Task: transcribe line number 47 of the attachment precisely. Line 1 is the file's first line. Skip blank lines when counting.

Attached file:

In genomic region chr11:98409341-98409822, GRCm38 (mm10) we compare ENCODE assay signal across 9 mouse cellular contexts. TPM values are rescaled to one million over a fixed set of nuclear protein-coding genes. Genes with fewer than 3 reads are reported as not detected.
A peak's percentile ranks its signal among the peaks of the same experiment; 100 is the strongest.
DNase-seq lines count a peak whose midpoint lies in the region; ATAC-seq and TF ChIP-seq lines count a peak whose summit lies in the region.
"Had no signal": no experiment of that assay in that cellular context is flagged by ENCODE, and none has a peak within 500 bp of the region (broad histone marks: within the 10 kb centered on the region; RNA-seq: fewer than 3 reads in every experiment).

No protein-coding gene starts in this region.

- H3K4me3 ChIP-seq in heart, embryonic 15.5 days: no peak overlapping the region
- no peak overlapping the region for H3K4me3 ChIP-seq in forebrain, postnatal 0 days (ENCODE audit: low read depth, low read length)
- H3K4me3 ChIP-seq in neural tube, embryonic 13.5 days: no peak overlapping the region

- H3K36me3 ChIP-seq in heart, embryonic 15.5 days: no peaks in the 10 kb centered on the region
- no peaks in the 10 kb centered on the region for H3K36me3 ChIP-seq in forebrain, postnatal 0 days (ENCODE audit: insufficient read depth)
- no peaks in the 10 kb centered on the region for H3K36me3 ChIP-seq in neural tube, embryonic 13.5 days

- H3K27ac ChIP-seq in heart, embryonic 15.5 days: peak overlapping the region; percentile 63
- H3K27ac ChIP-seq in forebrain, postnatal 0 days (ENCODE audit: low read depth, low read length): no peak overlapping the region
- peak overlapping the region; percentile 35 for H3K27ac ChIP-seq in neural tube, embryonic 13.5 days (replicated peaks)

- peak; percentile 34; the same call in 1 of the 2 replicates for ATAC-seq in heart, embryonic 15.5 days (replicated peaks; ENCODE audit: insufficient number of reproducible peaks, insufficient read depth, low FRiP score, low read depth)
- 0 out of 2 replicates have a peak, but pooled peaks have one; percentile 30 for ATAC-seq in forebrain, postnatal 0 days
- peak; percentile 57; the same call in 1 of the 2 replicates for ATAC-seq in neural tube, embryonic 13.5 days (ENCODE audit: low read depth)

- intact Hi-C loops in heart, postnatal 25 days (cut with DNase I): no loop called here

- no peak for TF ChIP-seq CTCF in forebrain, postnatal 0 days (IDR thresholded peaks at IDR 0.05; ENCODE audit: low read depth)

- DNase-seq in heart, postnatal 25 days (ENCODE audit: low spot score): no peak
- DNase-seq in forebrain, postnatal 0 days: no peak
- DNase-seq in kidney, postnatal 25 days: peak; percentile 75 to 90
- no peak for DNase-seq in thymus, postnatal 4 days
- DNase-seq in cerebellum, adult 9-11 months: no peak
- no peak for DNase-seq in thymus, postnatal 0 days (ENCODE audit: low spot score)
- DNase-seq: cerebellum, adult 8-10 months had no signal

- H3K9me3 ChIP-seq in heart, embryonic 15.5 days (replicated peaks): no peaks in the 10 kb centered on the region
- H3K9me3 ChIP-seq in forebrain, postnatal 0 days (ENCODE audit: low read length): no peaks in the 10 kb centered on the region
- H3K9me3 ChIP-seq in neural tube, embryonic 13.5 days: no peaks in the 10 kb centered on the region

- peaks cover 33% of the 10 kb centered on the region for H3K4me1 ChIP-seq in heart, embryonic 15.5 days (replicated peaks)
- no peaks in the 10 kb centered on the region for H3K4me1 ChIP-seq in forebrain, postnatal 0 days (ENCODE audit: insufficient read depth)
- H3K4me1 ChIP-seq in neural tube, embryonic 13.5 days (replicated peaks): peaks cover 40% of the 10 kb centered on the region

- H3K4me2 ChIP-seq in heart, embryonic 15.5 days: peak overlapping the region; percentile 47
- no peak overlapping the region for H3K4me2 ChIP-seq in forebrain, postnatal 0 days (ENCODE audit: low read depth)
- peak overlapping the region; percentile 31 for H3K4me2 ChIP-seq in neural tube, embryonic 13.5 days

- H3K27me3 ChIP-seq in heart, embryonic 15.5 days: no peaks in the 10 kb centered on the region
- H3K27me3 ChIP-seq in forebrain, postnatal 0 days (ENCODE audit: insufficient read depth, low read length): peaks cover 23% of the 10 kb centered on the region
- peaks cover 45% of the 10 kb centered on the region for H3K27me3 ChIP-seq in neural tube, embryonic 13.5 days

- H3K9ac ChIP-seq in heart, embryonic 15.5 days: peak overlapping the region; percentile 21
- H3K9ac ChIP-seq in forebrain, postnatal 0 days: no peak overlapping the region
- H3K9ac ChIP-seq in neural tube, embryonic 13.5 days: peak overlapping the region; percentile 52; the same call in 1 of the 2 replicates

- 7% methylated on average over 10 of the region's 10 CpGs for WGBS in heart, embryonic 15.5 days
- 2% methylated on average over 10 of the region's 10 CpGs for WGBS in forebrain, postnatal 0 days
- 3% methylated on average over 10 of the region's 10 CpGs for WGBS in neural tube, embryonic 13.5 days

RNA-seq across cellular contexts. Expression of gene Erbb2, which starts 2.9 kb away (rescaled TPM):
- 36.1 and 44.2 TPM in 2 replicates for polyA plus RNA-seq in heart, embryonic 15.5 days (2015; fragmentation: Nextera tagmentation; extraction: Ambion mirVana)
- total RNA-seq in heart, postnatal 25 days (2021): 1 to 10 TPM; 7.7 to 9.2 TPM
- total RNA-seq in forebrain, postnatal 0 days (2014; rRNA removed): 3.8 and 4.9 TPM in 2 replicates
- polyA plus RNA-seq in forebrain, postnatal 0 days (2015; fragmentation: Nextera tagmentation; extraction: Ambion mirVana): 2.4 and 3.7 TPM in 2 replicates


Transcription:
- total RNA-seq in heart, postnatal 25 days (2021): 1 to 10 TPM; 7.7 to 9.2 TPM